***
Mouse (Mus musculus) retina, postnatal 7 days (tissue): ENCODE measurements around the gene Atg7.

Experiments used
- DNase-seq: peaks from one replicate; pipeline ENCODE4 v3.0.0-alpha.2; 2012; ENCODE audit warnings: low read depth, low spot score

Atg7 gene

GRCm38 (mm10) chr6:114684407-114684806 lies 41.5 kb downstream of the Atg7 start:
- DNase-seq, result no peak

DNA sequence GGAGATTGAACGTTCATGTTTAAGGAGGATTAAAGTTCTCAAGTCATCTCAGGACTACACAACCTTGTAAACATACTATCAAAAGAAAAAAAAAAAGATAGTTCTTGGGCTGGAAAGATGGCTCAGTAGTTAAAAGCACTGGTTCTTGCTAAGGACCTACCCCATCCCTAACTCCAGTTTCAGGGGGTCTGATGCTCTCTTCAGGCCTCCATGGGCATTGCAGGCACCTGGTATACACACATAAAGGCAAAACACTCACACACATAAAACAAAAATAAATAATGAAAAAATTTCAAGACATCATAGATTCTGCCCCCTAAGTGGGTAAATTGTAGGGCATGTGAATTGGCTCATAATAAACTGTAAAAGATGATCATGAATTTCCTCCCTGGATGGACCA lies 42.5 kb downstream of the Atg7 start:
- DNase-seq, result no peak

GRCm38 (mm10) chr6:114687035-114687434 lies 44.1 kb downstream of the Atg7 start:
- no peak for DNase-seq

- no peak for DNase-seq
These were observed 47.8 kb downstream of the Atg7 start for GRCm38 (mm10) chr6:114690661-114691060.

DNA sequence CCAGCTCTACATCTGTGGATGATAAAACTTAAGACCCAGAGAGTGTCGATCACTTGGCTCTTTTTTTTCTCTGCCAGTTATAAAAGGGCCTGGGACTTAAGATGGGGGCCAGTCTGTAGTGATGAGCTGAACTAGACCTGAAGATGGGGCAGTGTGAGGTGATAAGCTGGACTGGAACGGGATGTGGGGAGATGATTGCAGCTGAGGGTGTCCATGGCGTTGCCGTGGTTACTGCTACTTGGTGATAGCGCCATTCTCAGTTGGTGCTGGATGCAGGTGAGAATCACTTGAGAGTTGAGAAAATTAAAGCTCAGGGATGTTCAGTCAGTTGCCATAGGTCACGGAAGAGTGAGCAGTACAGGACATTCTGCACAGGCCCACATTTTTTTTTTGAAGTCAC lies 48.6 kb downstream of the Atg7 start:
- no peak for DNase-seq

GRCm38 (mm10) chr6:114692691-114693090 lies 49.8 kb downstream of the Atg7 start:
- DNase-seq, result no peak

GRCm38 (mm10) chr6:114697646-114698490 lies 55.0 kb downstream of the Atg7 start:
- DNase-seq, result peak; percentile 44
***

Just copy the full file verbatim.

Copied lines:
Mouse (Mus musculus) retina, postnatal 7 days (tissue): ENCODE measurements around the gene Atg7.

Experiments used
- DNase-seq: peaks from one replicate; pipeline ENCODE4 v3.0.0-alpha.2; 2012; ENCODE audit warnings: low read depth, low spot score

Atg7 gene

GRCm38 (mm10) chr6:114684407-114684806 lies 41.5 kb downstream of the Atg7 start:
- DNase-seq, result no peak

DNA sequence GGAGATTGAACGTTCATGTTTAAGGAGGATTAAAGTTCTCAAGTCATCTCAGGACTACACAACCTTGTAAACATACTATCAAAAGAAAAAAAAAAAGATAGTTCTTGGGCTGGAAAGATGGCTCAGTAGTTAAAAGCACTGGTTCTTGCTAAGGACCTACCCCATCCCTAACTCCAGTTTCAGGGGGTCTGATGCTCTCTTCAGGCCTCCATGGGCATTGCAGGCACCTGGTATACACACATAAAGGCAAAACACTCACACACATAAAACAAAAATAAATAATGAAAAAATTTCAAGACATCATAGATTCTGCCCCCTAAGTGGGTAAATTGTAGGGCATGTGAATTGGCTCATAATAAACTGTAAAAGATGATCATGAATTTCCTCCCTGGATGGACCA lies 42.5 kb downstream of the Atg7 start:
- DNase-seq, result no peak

GRCm38 (mm10) chr6:114687035-114687434 lies 44.1 kb downstream of the Atg7 start:
- no peak for DNase-seq

- no peak for DNase-seq
These were observed 47.8 kb downstream of the Atg7 start for GRCm38 (mm10) chr6:114690661-114691060.

DNA sequence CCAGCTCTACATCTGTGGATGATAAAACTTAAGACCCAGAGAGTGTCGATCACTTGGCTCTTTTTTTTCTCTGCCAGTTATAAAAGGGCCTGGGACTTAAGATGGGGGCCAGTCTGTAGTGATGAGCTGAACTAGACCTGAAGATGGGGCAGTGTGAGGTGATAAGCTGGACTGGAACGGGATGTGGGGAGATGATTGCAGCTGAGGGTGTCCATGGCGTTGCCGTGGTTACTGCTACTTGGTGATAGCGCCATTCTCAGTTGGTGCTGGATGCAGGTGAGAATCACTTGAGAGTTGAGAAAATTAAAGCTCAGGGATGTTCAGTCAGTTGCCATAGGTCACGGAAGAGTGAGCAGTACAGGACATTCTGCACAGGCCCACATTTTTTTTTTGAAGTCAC lies 48.6 kb downstream of the Atg7 start:
- no peak for DNase-seq

GRCm38 (mm10) chr6:114692691-114693090 lies 49.8 kb downstream of the Atg7 start:
- DNase-seq, result no peak

GRCm38 (mm10) chr6:114697646-114698490 lies 55.0 kb downstream of the Atg7 start:
- DNase-seq, result peak; percentile 44